London penetration depth inferred from SR rateV. Phase fluctuation vs. competing orderFactors influencing TcLondon penetration depth as long as field penetration perpendicular to the ab planeIndication of intralayer bose condensation of holes from SRV. Phase fluctuation vs. competing orderTc as a function of phase stiffnessPhase stiffness of the order parameterA. Theory of TcThe BKT transition; energy of a single vortexRelation between phase stiffness in addition to TcCheap vorticesSuppose TMF is described by the st in addition to ard BCS theoryEF Ec kBTc Pseudogap mostly superconducting Ec is clearly not of order EFEc Tc Ks notion of strong phase fluctuations is applicable only on a temperature scale of 2TcV. Phase fluctuation vs. competing orderNernst effectTransverse voltage due to longitudinal thermal gradient in the presence of a magnetic fieldNernst region as second type of pseudogap explained by phase fluctuationsThe first type of pseudogap explained by singlet as long as mationB. Cheap vortices in addition to the Nernst effect

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Cuprates overviewIntroduction in addition to PhenomenologyExperimentsPseudogapStripesNodal quasiparticlesIntroduction to Resonating Valence Bond (RVB)Phase fluctuations vs. competing orderNumerical techniquesSingle hole problemSlave particles in addition to gauge fieldsMean field theoryU(1) gauge theoryConfinement physicsVI. Projected trial wavefunctions in addition to other numerical resultsAnderson’s original RVB proposalThe Gutzwiller projection operatorProjection operator too complicated to treat analyticallyProperties of the trial wave function evaluated using Monte Carlo samplingWave function ansatz SC: superconducting without antiferromagnetism SC+AF: superconducting with antiferromagnetism SF: staggered-flux without antiferromagnetism SF+AF: staggered-flux with antiferromagnetism ZF: zero-fluxVI. Projected trial wavefunctions in addition to other numerical resultsd-wave BCS trial wavefunctionA. The half-filled caseStaggered flux stateSU(2) symmetry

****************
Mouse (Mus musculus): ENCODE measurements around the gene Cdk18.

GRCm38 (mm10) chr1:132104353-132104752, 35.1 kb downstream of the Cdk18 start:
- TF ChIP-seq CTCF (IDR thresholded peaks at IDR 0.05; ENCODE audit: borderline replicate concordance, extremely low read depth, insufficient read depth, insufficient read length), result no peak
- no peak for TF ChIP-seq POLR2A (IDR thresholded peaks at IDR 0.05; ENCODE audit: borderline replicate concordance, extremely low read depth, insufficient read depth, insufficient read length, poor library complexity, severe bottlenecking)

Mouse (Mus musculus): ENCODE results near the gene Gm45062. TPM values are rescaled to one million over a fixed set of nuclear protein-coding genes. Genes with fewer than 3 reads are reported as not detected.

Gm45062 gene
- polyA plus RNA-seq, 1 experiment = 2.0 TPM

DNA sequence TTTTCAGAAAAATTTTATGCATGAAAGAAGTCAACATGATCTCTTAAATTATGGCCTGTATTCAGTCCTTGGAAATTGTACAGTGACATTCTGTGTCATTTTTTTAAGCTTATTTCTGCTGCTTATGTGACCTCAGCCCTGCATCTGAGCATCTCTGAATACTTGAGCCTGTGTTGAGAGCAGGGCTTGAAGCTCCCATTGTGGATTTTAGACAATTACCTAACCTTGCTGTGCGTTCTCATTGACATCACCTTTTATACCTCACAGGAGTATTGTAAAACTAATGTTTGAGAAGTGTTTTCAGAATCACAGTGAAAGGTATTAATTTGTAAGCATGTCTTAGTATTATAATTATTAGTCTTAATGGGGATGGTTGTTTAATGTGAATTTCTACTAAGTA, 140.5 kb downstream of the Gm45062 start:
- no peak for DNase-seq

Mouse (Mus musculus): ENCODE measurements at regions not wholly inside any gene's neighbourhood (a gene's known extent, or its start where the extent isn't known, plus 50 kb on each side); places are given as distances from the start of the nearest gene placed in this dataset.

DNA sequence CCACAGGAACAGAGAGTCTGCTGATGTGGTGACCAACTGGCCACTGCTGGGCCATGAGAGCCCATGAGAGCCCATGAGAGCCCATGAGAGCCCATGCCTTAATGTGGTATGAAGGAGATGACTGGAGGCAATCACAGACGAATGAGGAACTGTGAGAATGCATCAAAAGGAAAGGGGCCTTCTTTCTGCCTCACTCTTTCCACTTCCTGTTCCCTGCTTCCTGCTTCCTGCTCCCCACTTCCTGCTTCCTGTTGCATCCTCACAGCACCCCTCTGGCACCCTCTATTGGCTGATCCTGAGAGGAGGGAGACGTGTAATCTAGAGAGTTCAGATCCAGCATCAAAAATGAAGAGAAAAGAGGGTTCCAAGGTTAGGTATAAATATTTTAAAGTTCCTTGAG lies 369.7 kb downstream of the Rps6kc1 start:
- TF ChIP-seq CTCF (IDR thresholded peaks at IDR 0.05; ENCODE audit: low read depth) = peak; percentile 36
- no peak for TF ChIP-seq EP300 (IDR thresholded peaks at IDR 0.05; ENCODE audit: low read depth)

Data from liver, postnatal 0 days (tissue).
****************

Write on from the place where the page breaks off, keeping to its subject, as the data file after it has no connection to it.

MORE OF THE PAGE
Cuprates overviewIntroduction in addition to PhenomenologyExperimentsPseudogapStripesNodal quasiparticlesIntroduction to Resonating Valence Bond (RVB)Phase fluctuations vs. competing orderNumerical techniquesSingle hole problemSlave particles in addition to gauge fieldsMean field theoryU(1) gauge theoryConfinement physicsVII. The single hole problemVacancy in an “antiferromagnetic sea”Dynamics of a single holeUsing self-consistent Born approximation, in addition to ignoring crossing magnon propagators, self-consistent equation as long as the hole propagator isARPES sees two peaks in A(k, ) in addition to hole quasiparticle peaks centered atThese can be understood as the “string” excitation of the hole moving in the linear confining potential due to the AF backgroundVII. The single hole problemVacancy in an “antiferromagnetic sea”ARPES sees two peaks in A(k, ) in addition to hole quasiparticle peaks centered atThese can be understood as the “string” excitation of the hole moving in the linear confining potential due to the AF backgroundThe hole must retrace its path to “kill” the string holes are localizedDo holes really conductYes! A hole does not necessarily need to retrace its path without raising energy